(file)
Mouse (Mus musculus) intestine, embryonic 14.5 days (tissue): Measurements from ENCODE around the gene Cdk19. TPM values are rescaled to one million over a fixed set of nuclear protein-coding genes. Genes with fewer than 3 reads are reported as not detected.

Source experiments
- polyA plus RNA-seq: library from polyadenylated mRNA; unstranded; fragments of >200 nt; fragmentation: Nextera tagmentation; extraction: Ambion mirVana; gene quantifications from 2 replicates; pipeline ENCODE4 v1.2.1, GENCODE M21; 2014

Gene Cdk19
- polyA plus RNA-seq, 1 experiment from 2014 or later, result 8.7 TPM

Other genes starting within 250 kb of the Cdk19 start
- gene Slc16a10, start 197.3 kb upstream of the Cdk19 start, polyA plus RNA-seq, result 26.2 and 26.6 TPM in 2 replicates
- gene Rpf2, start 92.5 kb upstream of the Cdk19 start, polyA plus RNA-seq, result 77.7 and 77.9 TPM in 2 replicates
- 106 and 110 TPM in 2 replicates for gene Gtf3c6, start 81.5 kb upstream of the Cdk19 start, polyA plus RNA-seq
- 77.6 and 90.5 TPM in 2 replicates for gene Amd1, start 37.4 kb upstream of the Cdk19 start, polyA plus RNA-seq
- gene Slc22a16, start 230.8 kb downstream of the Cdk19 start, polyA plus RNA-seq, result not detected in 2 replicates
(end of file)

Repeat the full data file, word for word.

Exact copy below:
Mouse (Mus musculus) intestine, embryonic 14.5 days (tissue): Measurements from ENCODE around the gene Cdk19. TPM values are rescaled to one million over a fixed set of nuclear protein-coding genes. Genes with fewer than 3 reads are reported as not detected.

Source experiments
- polyA plus RNA-seq: library from polyadenylated mRNA; unstranded; fragments of >200 nt; fragmentation: Nextera tagmentation; extraction: Ambion mirVana; gene quantifications from 2 replicates; pipeline ENCODE4 v1.2.1, GENCODE M21; 2014

Gene Cdk19
- polyA plus RNA-seq, 1 experiment from 2014 or later, result 8.7 TPM

Other genes starting within 250 kb of the Cdk19 start
- gene Slc16a10, start 197.3 kb upstream of the Cdk19 start, polyA plus RNA-seq, result 26.2 and 26.6 TPM in 2 replicates
- gene Rpf2, start 92.5 kb upstream of the Cdk19 start, polyA plus RNA-seq, result 77.7 and 77.9 TPM in 2 replicates
- 106 and 110 TPM in 2 replicates for gene Gtf3c6, start 81.5 kb upstream of the Cdk19 start, polyA plus RNA-seq
- 77.6 and 90.5 TPM in 2 replicates for gene Amd1, start 37.4 kb upstream of the Cdk19 start, polyA plus RNA-seq
- gene Slc22a16, start 230.8 kb downstream of the Cdk19 start, polyA plus RNA-seq, result not detected in 2 replicates